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Identification of an unusual tree

Identification of an unusual tree


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Location : Lyon, France

I think it's one of the laziest trees I've ever seen XD


As Sudachi has commented it has been pruned, probably over many years, to take on this form. It is not natural shape.

I would say that it is not possible to identify the exact species of tree without a close up of the leaves. From zooming in it looks like it could be a Lawson Cypress (Chamaecyparis lawsoniana) although it could be a Leyland Cypress (x Cupressocyparis leylandii), or a number of other possibilities.

One way to investigate this further if you want to know for certain, apart from posting a close up of the foliage which may help, would be to find some specimens of cypresses that you can find the name of. Perhaps in a garden centre or an arboretum, then compare the smell of the foliage when you pinch and crush it between your fingers. Different species have a characteristic smell that is a useful method for identification.


Rapid and reliable identification of insects is important in many contexts, from the detection of disease vectors and invasive species to the sorting of material from biodiversity inventories. Because of the shortage of adequate expertise, there has long been an interest in developing automated systems for this task. Previous attempts have been based on laborious and complex handcrafted extraction of image features, but in recent years it has been shown that sophisticated convolutional neural networks (CNNs) can learn to extract relevant features automatically, without human intervention. Unfortunately, reaching expert-level accuracy in CNN identifications requires substantial computational power and huge training data sets, which are often not available for taxonomic tasks. This can be addressed using feature transfer: a CNN that has been pretrained on a generic image classification task is exposed to the taxonomic images of interest, and information about its perception of those images is used in training a simpler, dedicated identification system. Here, we develop an effective method of CNN feature transfer, which achieves expert-level accuracy in taxonomic identification of insects with training sets of 100 images or less per category, depending on the nature of data set. Specifically, we extract rich representations of intermediate to high-level image features from the CNN architecture VGG16 pretrained on the ImageNet data set. This information is submitted to a linear support vector machine classifier, which is trained on the target problem. We tested the performance of our approach on two types of challenging taxonomic tasks: 1) identifying insects to higher groups when they are likely to belong to subgroups that have not been seen previously and 2) identifying visually similar species that are difficult to separate even for experts. For the first task, our approach reached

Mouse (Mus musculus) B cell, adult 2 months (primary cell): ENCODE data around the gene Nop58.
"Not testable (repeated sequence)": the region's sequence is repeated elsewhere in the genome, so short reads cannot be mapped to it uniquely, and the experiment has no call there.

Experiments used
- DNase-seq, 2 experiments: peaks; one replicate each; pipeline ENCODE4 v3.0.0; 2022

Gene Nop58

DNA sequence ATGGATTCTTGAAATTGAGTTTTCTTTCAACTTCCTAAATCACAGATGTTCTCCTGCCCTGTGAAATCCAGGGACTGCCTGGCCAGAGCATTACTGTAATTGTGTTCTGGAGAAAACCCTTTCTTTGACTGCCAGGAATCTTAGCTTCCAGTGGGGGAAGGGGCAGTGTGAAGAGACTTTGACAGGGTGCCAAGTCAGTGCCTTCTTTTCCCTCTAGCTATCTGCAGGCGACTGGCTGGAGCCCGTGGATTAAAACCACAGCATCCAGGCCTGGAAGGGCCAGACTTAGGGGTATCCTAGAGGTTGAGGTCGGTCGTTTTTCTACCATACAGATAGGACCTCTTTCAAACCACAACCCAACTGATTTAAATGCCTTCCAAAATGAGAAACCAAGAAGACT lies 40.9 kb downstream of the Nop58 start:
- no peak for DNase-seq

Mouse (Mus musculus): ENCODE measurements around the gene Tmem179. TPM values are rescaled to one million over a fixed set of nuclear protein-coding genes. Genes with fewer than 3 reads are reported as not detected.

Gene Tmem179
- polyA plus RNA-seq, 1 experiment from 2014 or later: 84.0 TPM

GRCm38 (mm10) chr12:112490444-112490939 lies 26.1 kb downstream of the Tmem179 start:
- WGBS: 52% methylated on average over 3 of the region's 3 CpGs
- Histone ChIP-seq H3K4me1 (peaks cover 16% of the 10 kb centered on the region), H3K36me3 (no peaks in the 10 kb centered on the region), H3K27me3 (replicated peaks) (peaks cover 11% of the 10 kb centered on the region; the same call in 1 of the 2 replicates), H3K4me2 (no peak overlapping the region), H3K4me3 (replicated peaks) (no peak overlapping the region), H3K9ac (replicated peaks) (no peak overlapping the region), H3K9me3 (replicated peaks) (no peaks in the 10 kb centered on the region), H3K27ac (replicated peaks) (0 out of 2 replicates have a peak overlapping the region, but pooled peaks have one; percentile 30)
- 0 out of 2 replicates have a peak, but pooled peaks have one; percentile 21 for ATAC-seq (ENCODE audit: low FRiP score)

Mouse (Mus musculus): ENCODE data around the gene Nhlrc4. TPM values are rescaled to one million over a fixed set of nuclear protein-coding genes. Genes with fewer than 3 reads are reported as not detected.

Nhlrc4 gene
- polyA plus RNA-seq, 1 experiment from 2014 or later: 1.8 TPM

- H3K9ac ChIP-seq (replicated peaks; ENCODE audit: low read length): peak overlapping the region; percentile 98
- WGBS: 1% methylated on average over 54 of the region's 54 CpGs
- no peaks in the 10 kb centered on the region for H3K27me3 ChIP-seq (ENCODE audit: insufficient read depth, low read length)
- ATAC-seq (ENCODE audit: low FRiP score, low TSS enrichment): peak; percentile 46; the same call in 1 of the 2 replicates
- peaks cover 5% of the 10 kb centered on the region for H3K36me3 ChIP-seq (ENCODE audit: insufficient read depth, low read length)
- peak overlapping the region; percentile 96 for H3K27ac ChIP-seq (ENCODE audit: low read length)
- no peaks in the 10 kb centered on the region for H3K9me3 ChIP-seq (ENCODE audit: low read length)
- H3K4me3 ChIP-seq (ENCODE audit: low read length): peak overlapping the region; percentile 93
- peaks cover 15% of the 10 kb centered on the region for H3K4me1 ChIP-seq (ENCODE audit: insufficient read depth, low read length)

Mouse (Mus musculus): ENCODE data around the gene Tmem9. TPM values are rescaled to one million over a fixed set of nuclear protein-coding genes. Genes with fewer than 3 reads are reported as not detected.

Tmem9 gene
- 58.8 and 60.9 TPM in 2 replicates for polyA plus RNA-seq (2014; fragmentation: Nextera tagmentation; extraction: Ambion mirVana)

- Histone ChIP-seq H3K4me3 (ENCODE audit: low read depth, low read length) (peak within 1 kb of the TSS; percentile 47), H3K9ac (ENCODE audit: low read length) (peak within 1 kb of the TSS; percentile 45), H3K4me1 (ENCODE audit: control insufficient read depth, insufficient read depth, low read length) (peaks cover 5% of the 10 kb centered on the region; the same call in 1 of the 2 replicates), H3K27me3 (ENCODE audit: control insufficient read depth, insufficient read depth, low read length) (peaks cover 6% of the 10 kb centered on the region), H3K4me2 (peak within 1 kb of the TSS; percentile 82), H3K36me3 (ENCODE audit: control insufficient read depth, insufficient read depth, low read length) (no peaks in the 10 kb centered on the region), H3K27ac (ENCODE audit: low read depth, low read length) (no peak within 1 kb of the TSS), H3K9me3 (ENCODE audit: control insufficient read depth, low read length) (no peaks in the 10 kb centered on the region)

Rapid and reliable identification of insects, either to species or to higher taxonomic groups, is important in many contexts. Insects form a large portion of the biological diversity of our planet, and progress in the understanding of the composition and functioning of the planet’s ecosystems is partly dependent on our ability to effectively find and identify the insects that inhabit them. There is also a need for easy and accurate identification of insects in addressing concerns related to human food and health. Such applications include the detection of insects that are pests of crops ( FAO 2015), disease vectors ( WTO 2014), or invasive species ( GISD 2017).

Identifying insects is hard because of their immense species diversity [more than 1.02 million species described to date ( Zhang 2011)] and the significant variation within species due to sex, color morph, life stage, etc. With some training, one can learn how to distinguish higher taxonomic groups, such as orders, but already at the family level the task becomes quite challenging, even for experts, unless we restrict the problem to a particular life stage, geographic region, or insect order. Generally speaking, the lower the taxonomic level, the more challenging the identification task becomes ( Fig. 1). At the species level, reliable identification may require years of training and specialization on one particular insect taxon. Such expert taxonomists are often in short demand, especially for groups that are not showy and attractive, and their time could be better spent than on routine identifications.